By W. Blake Gray
It’s easy to taste the difference between wine grapes. But can you taste the difference between strains of rice used in sake?
Often times, no: the unique flavors of different rice strains are purposely minimized in many, if not most, brands of sake.
This week’s sake is a rare exception: a sake that allows you to taste how, in this case, Dewasansan rice differs from its genetic parent Omachi, or the most popular premium sake rice, Yamada Nishiki.
Dewazakura makes three junmai ginjos in similar styles, varying only the rice. Tasting them side-by-side is a revelation. The Yamada Nishiki version smells and tastes strongly of fresh bananas, with hints of papaya. The Omachi version is the creamiest of the three, with aromas and flavors of green melon and apple and floral notes. I liked both, but my favorite is the Dewasansan version, for which the tasting notes are listed below.
Such an interesting grouping is not unusual for Dewazakura, which is one of Japan’s most creative breweries and has been for more than a century.
Company founder Seijiro Nakano came from a landowning family in Yamagata prefecture. His parents told him to learn to make soy sauce as a profession, but instead he studied to become a sake brewer, starting the company in 1893. He sent his son to study fermentation science at Tokyo University of Agriculture; later, the younger Nakano took over the sales job, peddling and pedaling sake in nearby towns by bicycle.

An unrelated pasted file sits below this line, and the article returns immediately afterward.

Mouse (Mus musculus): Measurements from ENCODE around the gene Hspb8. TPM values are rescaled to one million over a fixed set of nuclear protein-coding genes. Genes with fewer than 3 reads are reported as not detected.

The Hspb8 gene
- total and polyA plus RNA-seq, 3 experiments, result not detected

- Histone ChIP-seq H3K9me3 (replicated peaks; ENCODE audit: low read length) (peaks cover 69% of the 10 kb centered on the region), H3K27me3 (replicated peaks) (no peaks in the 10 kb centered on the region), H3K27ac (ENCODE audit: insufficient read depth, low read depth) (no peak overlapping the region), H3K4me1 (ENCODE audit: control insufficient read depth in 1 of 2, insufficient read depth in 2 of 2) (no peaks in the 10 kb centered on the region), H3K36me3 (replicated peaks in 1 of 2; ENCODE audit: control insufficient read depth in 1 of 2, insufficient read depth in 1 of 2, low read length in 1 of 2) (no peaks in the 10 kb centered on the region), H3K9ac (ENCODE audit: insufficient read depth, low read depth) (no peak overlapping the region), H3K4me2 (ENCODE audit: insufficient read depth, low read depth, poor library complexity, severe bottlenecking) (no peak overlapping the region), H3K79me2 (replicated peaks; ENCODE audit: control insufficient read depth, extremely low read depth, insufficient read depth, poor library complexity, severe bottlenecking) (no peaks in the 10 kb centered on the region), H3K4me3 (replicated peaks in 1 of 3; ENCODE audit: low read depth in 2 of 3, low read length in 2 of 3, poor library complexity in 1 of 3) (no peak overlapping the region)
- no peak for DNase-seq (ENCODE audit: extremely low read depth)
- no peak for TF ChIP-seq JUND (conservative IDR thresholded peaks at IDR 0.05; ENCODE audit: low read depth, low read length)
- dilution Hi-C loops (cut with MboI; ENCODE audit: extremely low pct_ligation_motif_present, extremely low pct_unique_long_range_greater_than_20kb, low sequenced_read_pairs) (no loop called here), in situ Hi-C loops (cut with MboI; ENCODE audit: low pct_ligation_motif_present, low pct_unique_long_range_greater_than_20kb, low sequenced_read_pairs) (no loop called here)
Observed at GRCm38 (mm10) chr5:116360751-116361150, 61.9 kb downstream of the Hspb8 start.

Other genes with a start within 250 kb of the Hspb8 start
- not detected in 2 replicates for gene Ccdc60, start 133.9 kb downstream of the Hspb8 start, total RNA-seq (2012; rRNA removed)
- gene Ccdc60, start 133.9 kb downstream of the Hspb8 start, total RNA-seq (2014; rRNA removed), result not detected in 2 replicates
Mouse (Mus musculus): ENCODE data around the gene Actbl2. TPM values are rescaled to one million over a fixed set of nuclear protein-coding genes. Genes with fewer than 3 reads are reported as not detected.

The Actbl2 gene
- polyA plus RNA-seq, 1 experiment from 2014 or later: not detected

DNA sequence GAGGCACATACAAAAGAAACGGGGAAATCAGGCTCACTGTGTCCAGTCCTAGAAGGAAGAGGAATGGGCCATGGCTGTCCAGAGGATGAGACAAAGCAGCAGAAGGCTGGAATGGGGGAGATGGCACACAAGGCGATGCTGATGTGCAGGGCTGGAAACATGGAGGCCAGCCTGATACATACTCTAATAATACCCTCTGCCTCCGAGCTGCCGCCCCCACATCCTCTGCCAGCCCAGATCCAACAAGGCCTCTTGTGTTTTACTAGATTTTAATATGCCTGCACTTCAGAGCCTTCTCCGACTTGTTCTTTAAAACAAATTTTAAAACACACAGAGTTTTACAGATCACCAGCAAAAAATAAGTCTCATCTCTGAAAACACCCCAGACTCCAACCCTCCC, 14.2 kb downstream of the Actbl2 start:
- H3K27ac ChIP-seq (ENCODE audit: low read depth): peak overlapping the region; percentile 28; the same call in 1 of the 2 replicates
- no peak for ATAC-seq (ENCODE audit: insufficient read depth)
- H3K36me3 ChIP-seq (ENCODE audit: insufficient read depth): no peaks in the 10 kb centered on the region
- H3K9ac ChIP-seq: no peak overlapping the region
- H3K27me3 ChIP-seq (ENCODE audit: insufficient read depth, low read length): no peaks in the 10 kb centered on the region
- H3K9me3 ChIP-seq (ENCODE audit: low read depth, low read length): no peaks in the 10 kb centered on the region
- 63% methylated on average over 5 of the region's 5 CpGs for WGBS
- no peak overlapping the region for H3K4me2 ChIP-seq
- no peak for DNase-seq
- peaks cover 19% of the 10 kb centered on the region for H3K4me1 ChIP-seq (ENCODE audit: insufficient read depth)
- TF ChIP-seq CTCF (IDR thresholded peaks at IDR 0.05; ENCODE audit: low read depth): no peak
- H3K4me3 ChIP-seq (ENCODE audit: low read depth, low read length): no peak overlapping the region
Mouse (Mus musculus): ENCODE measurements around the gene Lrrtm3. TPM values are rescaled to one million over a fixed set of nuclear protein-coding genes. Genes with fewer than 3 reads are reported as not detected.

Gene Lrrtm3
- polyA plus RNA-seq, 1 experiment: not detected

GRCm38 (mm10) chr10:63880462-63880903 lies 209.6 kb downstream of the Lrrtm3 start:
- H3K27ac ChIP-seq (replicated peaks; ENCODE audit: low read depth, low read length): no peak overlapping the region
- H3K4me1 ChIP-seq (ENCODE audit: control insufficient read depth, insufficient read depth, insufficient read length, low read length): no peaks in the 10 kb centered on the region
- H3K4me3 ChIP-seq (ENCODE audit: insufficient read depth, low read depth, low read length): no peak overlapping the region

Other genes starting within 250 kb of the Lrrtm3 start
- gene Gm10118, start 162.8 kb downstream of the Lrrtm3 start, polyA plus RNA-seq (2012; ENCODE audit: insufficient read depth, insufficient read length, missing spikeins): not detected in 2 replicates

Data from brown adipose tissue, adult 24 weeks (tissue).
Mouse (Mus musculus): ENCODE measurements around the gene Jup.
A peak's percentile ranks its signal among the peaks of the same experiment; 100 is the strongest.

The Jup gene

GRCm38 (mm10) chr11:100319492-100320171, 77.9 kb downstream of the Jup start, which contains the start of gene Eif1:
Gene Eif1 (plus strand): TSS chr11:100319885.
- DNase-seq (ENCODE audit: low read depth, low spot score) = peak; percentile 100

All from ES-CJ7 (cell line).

By 1943, three branches of the Nakano family were making sake in Yamagata. The wartime government ordered two branches to devote themselves to other enterprises; only the newest, smallest branch of the family got to keep brewing.
After the end of World War II, Masumi brewery in Nagano prefecture was considered one of the best sake makers in the country (it’s still quite good today, and I’ll be writing about some of their sake in a subsequent posting). The current president of Dewazakura is named Masumi Nakano because his father was so grateful to have had the chance to study there.
In 1980, Dewazakura changed the sake world by introducing the first affordable ginjo sake (in which at least 40 percent of the rice is polished away, removing impurities) for consumers. Previously, ginjo sakes had been made purely for competitions. The move jump-started the evolution of sake from a working man’s way of getting drunk cheaply to the highly refined, complex, delicious beverage we get drunk expensively from today.
Today Dewazakura is only the 100th largest brewer in Japan, but the second largest in Yamagata. Though he doesn’t speak English, Masumi Nakano is very interested in American sake drinkers, who now buy about four percent of his production. Thus he came to the Joy of Sake event in San Francisco last week to pour his company’s products and watch people’s reactions.
Nakano says Japanese customers are most interested in rare and/or highly regarded sake, while Americans are more likely to try it and make up their own mind.